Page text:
Log #33m Sorrento Peninsula, and Capri

October 13, 2004 in Log Series 30-39, Logs by Series, Series 33 Turkey - Greece to Rome, The Logs

Porto Turistic di Roma, Rome, Italy

October 13, 2004

Hi Folks,

We are in our winter marina. We arrived on Oct. 10th, ahead of schedule as we thought the weather was closing in, which it has. We have had two days of rain and thunderstorms since arriving and are glad we are not anchored in some questionable bay hoping not to drag. We have met several old acquaintances, including Meg whom we met in Turkey, Glenlyon whom we met in Bermuda in 1999, Solara, another Canadian boat we first saw in Kusadasi, Turkey, in August, and Zelda, the vessel about which we sent a special log from Sayonara when Marie’s husband died of a heart attack while at sea south of Greece. More about this marina, Rome and Italy in future logs.

This is a longer log about our experiences on the Sorrento Peninsula and in Capri.


All the best,


Log #33m Sorrento Peninsula, and Capri

Porto Turistico di Roma, Rome, Italy

Oct. 12, 2004

As mentioned in my last log, the dramatic mountain-encircled bay of Senno di Ieranto (40˚ 34.5’N, 014˚ 42.1’E), was our most impressive anchorage since Loch Scavaig on the Isle of Skye in Scotland in 2000. It sits at the end of the southern arm of the Bay of Naples, a half mile long bay with cliffs and mountainsides towering 300 to 500 feet on all three sides, the opening facing southwest. We anchored at the head of the bay in five metres of water, ringed by several grotto-like sea caves, craggy volcanic cliffs, small stretches of sandy beach between off-lying rocks, and high on the mountainsides, terraces treed with olive groves. There is a smaller bay on the east side beneath an old quarry, ending in a sandy beach favored by locals. This bay, we now understand, is not to be entered with motorized vessels. The whole peninsula is part of the Sorrento Peninsula Marine Reserve which has varying restrictions in regards to navigation, anchoring, motorized vessels, and sport or commercial fishing. The part of the bay we were in had restrictions on fishing, which appeared to be readily ignored as we saw several fishing floats which were tended each morning by local fishermen.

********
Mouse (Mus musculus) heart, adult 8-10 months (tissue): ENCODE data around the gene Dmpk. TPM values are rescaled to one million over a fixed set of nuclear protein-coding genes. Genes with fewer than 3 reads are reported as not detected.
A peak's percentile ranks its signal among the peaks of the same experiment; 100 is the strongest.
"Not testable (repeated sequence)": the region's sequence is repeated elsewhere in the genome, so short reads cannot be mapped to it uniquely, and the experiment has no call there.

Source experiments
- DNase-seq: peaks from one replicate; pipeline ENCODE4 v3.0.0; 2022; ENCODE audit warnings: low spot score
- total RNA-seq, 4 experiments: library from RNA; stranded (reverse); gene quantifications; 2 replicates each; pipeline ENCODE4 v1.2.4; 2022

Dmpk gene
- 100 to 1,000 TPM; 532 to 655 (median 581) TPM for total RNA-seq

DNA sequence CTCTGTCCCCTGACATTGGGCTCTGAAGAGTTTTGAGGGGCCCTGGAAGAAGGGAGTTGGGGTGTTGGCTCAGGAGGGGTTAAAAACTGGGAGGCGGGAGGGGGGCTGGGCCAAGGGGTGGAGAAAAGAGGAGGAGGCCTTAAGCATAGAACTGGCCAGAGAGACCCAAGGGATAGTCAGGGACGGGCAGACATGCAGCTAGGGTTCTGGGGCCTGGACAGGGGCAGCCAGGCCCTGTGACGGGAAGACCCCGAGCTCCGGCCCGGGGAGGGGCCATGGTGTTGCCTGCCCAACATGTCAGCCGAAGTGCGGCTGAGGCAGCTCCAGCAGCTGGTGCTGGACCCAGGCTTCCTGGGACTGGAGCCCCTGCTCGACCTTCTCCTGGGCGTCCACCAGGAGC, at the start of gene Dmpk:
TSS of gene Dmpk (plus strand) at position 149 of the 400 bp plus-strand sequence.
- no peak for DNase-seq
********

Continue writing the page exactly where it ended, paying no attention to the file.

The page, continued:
We took Sprite around the shoreline, exploring between the quiet rocky shoals and entering into the caves, cautiously squeezing Sprite deep into the crevices. Inside we stopped and just existed in that cavernous twilight, looking into the clear bottom, the rocks and sandy ripples embraced by the narrow volcanic stone walls, with deep amethyst and orange coral-like encrustation adorning the waterline. In some parts the rock walls gave way into underwater chambers that opened into other surface crevices, producing a clear emerald green glow reflecting from below and casting fleeting verdant shadows on the rock walls above us. A few crabs scuttled across the igneous surfaces, and small fish could be seen in schools cavorting around in their group underwater ballets. Overhear the craggy, veined, angular slate gray and black rock walls were awesome mute testimony to the tortuous origins in earthquake and volcanic cataclysms. While snorkeling through one of these caves we saw our first small octopus, pulsating across from one submerged rock to another hiding place, its six inch tentacles trailing behind its dark three inch body, its colours merging with the bottom background. Back inside the cave on Sprite we just drank in the still atmosphere of the dank recesses of the cave, the emerald hues emanating from the undulating surface water and reflecting off the walls, the gentle bobbing of Sprite precarious between the jagged rock walls, the outer opening into the brighter world framed by the overarching cave entrance, and the ominous muffled booming of the low swells as they reverberate from the inner overhangs of this rocky grotto. Caves such as these contribute to the high experiences of the cruising life.